Founded in 2013, Sketchy makes educational videos for medical students. It uses drawings to represent complicated information that students need to memorize for their exams.
“For example, there is a bacteria called pseudomonas that medical students have to learn about,” said Sketchy Co-Founder and Chief Executive Saud Siddiqui. “We thought that name lended itself to Mona Lisa. (The bacteria) stains red under a microscope and thrives in aquatic environments. So (we drew Mona Lisa) in a red bathtub, eating grapes — which correspond to an odor the bacteria gives off.”
Siddiqui said the unusual approach is more effective in helping students retain large volumes of complex information than traditional rote memorization techniques. The company currently offers courses in microbiology, pharmacology, pathophysiology, biochemistry, internal medicine, surgery, pediatrics and OB-GYN.
Sketchy is looking to grow its offerings with the new funding from TCG, according to Siddiqui, into areas such as pharmacy school, physician’s assistant education and undergraduate studies.
“In Sketchy, a lot of these symbols and characters are reoccurring,” he said. “The same drug that a doctor needs to learn about is the same drug a pharmacist needs to learn about.”
The new funding will also be used to build on Sketchy’s online education platform. According to Siddiqui, this will involve new approaches to content creation, including establishing a studio and creating animated videos, as well as building out a learning management system. The new system would, among other features, allow instructors to track students’ progress on the platform.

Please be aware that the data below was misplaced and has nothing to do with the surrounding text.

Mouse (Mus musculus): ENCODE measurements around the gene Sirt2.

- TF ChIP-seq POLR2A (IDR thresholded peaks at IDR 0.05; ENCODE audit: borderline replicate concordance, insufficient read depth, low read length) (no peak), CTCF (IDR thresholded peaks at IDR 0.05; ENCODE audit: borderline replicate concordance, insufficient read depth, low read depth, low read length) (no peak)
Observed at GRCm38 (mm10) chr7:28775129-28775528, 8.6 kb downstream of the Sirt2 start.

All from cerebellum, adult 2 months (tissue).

The majority of Sketchy’s 30,000 active users are individual students who purchase subscriptions to assist in their own studies. According to Siddiqui, several universities have also purchased subscriptions for their students, including the medical schools at Tufts, Georgetown University, Tulane and the University of South Carolina.
In the future, Siddiqui said that Sketchy could expand into additional education categories beyond the medical sphere. “Law is not out of the question, CFA (certified financial advisor) is not out of the question,” he said. “Anything that needs to memorize a lot of complex information.”
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